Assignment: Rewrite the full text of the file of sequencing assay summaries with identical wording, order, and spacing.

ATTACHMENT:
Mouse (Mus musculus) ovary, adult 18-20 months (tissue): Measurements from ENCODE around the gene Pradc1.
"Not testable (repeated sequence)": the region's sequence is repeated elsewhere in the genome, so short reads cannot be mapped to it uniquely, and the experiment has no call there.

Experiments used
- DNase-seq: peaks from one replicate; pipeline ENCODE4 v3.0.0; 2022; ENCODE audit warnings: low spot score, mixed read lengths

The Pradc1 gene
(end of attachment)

Mouse (Mus musculus) ovary, adult 18-20 months (tissue): Measurements from ENCODE around the gene Pradc1.
"Not testable (repeated sequence)": the region's sequence is repeated elsewhere in the genome, so short reads cannot be mapped to it uniquely, and the experiment has no call there.

Experiments used
- DNase-seq: peaks from one replicate; pipeline ENCODE4 v3.0.0; 2022; ENCODE audit warnings: low spot score, mixed read lengths

The Pradc1 gene